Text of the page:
I fear I may have spoken too soon in a recent post when I said I would try to find something other than food to write about. I spent last weekend dealing with late harvests from the garden, and with baking several loaves of bread. I went to the farmer's market and bought some local grass-fed beef, and I gleaned another 12 pounds or so of Bartlett pears from someone in my neighborhood who had a sign on the lawn for free pears. (Got a good pear recipe?) I also placed an order for 100 pounds of flour and 25 pounds of sugar at wholesale prices through a bakery I work for occasionally. I'm looking ahead to a lot of baking in the coming cold weather. And it doesn't hurt to feel like I'm hedging my bets, what with peak oil and our bleak economic outlook.
But I also found some time to tinker in the garage as the trailing edges of tropical storm Kyle dumped a few inches of rain on us. I have a couple of projects that I'm working on. After falling in love with apple wood smoked tomatoes, I'm more motivated than ever to hack together a proper smoker. We'd been talking about building one with a metal trash can and an old plug-in electric burner my husband has had since his dorm days. He's even used it in our Weber grill to smoke a few things. I finally went out and bought a few items to make a full-size trash can smoker a reality. Off to the hardware store I trudged with my discount coupon.
Right now I only need racks to hold tomatoes, peppers, or other lightweight things in the smoking chamber. So these very hacked together racks made from bent hangers will work fine. I just bent a bunch of hangers, bound them together with thin gauge bailing wire, trimmed the straightened out hooks, and then drilled holes in the side of the can where they needed to be. The racks can be removed and replaced as needed. Here I've got the smoker with two racks in place, and peppers on the lower rack. (Click for a better look.) Underneath is the burner with an aluminum tray full of apple wood chips on top. I'm also going to cut some dowels to fit across the top of the trash can so that we can hang meats or fish if we want to smoke these bigger and heavier items.
My total out of pocket budget for the smoker so far is just under $37, including the purchase of a special drill bit and mandrel which may or (let's be honest) may not ever come in handy again. Yes, I did ask around to see if friends or relatives already had one of these before I purchased. Finishing up the project with a few dowel hangers won't cost much at all. We already have wooden dowels. The only downside is that we're not getting much in the way of warm weather these days, so there's not much left to smoke at this point.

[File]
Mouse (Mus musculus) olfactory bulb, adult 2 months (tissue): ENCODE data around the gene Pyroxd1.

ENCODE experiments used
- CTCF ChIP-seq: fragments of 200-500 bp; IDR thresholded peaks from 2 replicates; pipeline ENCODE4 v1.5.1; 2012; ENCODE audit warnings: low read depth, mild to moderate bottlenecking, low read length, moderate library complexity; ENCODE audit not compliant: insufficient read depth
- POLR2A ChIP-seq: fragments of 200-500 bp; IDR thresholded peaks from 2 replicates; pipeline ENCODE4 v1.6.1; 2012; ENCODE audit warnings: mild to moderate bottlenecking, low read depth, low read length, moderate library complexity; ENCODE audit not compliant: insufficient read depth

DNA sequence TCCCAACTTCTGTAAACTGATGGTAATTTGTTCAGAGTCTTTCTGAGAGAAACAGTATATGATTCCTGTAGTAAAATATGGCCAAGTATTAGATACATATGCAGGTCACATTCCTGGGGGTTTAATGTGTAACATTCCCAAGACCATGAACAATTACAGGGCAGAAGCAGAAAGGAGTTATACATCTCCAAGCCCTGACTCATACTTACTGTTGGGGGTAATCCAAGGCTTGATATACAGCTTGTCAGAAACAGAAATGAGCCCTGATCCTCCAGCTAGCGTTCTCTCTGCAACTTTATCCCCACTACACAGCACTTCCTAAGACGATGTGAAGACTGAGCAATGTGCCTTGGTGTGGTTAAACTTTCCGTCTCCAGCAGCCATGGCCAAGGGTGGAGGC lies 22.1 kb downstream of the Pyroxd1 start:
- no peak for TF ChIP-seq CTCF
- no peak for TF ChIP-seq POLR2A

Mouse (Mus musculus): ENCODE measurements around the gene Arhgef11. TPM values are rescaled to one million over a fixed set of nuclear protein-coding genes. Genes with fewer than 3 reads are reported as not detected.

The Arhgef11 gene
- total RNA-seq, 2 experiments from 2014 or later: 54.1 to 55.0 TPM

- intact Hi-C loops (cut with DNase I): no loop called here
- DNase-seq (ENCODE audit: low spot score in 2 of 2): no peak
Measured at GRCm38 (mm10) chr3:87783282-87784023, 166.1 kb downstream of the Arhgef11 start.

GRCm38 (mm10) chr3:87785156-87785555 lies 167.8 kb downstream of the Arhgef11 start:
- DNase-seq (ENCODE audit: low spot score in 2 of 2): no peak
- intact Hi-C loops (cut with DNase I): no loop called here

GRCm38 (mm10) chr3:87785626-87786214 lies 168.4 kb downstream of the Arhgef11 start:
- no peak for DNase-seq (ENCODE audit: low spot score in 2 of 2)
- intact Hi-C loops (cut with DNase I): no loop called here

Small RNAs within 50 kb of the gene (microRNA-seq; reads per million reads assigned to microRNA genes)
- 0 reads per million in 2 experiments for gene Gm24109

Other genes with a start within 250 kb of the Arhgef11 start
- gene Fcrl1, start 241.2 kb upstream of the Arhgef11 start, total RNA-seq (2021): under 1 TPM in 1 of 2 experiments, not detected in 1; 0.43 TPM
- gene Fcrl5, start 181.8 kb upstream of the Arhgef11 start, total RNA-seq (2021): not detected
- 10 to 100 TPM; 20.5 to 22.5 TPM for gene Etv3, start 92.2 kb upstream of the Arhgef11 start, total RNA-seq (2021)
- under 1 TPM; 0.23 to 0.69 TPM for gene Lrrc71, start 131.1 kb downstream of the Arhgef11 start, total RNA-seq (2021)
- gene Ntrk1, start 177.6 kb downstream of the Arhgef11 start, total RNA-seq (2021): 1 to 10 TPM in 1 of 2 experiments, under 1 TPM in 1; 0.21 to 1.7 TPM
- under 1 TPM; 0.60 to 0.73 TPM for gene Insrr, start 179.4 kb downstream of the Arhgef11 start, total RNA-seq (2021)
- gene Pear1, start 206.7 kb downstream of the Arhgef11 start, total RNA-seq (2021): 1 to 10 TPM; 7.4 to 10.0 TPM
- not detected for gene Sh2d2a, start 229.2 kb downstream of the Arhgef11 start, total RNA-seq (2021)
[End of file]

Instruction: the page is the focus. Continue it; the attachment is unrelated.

The other project I need to complete fairly soon is the marvelous $6 Chicken Plucker. This article was published a while ago, and I didn't have all the items on hand that the writer did. So our chicken plucker is going to come in around $19. That's still a pretty cheap solution. We'll be "retiring" our laying hens sometime in the next couple of months, probably just before we go away for Thanksgiving. The woman who I swapped chicken sitting services with eagerly volunteered to come and help us do this. I imagine she's looking forward to the time when she'll face the same solemn task. Our hens were actually due for "retirement" just before we got them this spring. We gave them a few happy months of life, and they gave us eggs. I don't really like euphemisms, especially not for death, so let's be honest here: we're going to slaughter them. That also means plucking them, and we'd rather not do that entirely by hand. This ingenious gadget is simple enough to make at home, and quick enough to easily handle the plucking of a small number of chickens.
I had to buy all the materials for this plucker except the drill itself. I've got the plucker started. When it's finished, I'll get some pictures up.
Then, just for fun, I spray painted some poppy heads and some garlic seed heads that I had saved from this year's garden with silver and copper metallic paints. Holiday wreath-making is a family activity on the day after Thanksgiving. I thought some of of the seed heads might look nice in an evergreen wreath. I haven't quite decided whether they will or not. I may have to wait and see them in a wreath before I decide if they're tacky or not.
I like tinkering with things. I don't really know what I'm doing with woodworking or mechanical stuff, but I like having tools and materials to mess around with. And I like building things fairly cheaply that will serve us well as tools. Making these sorts of things is far less intuitive to me than cooking or baking. But the results tend to last longer than the food does.
What useful things have you made in the DIY category? What clever hacks have you used or even invented? Please share your stories in the comments.